An extended defect in graphene as a metallic wire.

Department of Physics, University of South Florida, Tampa, FL 33620, USA.
Nature Nanotechnology (Impact Factor: 33.27). 03/2010; 5(5):326-9. DOI: 10.1038/nnano.2010.53
Source: PubMed

ABSTRACT Many proposed applications of graphene require the ability to tune its electronic structure at the nanoscale. Although charge transfer and field-effect doping can be applied to manipulate charge carrier concentrations, using them to achieve nanoscale control remains a challenge. An alternative approach is 'self-doping', in which extended defects are introduced into the graphene lattice. The controlled engineering of these defects represents a viable approach to creation and nanoscale control of one-dimensional charge distributions with widths of several atoms. However, the only experimentally realized extended defects so far have been the edges of graphene nanoribbons, which show dangling bonds that make them chemically unstable. Here, we report the realization of a one-dimensional topological defect in graphene, containing octagonal and pentagonal sp(2)-hybridized carbon rings embedded in a perfect graphene sheet. By doping the surrounding graphene lattice, the defect acts as a quasi-one-dimensional metallic wire. Such wires may form building blocks for atomic-scale, all-carbon electronics.


Available from: Matthias Batzill, Jun 15, 2015
  • [Show abstract] [Hide abstract]
    ABSTRACT: Transition metal dichalcogenides (TMDs) are being considered for making a variety of electronic and optoelectronic devices such as beyond complementary metal-oxide-semiconductor (CMOS) switches, light-emitting diodes, solar cells, as well as sensors among others. Molybdenum disulfide (MoS2) is the most studied of the TMDs in part because of the availability in the natural or geological form. The performance of most devices is strongly affected by the intrinsic defects in geological MoS2. Indeed, most sources of current transition metal dichalcogenides have defects, including many impurities. The variability in the electrical properties of MoS2 across the surface of the same crystal has been shown to be correlated with local variations in stoichiometry as well as metallic-like and structural defects. The presence of impurities has also been suggested to play a role in determining the Fermi level in MoS2. The main focus of this work is to highlight a number of intrinsic defects detected on natural, exfoliated MoS2 crystals from two different sources that have been often used in previous reports for device fabrication. We employed room temperature scanning tunneling microscopy (STM) and spectroscopy (STS), inductively coupled plasma mass spectrometry (ICPMS), as well as X-ray photoelectron spectroscopy (XPS) to study the pristine surface of MoS2(0001) immediately after exfoliation. ICPMS used to measure the concentration of impurity elements can in part explain the local contrast behavior observed in STM images. This work highlights that the high concentration of surface defects and impurity atoms may explain the variability observed in the electrical and physical characteristics of MoS2.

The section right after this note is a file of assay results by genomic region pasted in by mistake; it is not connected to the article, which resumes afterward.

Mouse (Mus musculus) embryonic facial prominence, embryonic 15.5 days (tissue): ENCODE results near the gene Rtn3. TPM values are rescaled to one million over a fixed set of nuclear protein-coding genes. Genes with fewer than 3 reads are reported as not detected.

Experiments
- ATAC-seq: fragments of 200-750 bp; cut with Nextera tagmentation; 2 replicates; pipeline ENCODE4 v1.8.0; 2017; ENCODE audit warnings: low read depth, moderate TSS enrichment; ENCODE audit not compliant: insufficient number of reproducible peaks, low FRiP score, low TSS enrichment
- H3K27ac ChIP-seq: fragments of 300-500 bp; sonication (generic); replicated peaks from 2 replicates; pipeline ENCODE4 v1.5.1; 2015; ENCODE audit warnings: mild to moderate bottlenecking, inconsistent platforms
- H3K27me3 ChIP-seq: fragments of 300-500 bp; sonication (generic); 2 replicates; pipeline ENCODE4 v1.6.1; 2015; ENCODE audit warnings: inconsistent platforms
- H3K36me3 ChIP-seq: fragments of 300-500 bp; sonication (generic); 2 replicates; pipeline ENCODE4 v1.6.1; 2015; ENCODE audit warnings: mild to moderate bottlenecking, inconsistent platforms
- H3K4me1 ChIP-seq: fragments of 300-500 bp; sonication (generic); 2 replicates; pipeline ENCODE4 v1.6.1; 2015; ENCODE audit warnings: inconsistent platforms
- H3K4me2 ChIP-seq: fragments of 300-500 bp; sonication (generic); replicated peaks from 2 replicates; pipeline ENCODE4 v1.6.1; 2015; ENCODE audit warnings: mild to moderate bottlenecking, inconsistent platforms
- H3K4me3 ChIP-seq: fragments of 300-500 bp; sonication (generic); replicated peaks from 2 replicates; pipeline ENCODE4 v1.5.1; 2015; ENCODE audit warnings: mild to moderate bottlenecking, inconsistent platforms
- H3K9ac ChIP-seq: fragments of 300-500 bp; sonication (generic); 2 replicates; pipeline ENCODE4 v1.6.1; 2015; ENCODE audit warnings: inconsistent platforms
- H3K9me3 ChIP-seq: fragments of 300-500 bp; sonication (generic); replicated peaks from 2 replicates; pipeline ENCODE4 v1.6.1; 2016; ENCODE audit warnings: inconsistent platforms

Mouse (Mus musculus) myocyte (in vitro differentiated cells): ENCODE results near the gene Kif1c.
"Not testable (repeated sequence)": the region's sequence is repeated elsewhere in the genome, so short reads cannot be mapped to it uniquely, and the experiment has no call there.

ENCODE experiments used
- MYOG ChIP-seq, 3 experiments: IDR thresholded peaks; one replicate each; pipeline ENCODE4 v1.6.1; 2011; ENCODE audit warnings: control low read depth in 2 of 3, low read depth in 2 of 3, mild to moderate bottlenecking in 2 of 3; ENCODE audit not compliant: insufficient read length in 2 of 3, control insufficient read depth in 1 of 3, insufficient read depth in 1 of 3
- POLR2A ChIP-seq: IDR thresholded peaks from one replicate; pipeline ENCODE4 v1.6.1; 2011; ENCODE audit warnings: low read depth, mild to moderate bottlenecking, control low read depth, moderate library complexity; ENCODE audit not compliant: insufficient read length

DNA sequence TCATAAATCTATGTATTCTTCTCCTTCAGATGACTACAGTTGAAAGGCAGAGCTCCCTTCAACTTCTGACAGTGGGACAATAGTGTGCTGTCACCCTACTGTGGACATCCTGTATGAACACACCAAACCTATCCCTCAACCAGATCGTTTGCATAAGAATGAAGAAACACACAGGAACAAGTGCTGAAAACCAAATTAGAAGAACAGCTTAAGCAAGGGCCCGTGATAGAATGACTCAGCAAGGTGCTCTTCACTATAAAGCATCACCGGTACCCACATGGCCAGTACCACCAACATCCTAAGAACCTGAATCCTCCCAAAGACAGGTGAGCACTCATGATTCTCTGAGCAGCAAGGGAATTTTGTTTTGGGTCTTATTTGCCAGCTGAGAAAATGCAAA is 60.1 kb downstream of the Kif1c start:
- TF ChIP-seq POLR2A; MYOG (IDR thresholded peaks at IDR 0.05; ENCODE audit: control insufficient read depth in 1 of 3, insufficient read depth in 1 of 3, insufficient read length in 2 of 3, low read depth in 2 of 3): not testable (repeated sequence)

ACS Applied Materials & Interfaces 05/2015; DOI:10.1021/acsami.5b01778 · 5.90 Impact Factor
  • Source
    [Show abstract] [Hide abstract]
    ABSTRACT: We study several graphene systems containing octagonal defects. Such defects are usually accompanied by pairs of pentagonal rings, but in curved structures, as for example in oblique junctions between carbon nanotubes, they may appear alone. We show that all the considered octagonal defects localize states at Fermi energy. The calculations are performed within the π-electron tight binding approximation. The electron interaction effects are taken into account by means of the Hubbard model.
    IEEE NANO 2012 - 12th International Conference on Nanotechnology, Birmingham; 08/2012
  • Source
    [Show abstract] [Hide abstract]
    ABSTRACT: We study how graphene morphology is affected by lower-symmetry metal surfaces supporting it during synthesis. For the Ni(111) triangular surface we find different ground-state structures (hexagonal and Klein) of zigzag edges in different directions and predict from first principles the equilibrium and growth shapes of graphene islands to explain the diversity of experimentally observed shapes. Then we present experimental observations of shapes of graphene islands grown simultaneously on different crystallographic surfaces of Cu, and explain the origin of these shapes in the symmetry of respective Cu surfaces---(111), (110), (100)---using Monte Carlo simulations of growth. The insight straightforwardly generalizes to other substrates and 2D materials.
    Physical Review Letters 05/2014; 114(11). DOI:10.1103/PhysRevLett.114.115502 · 7.73 Impact Factor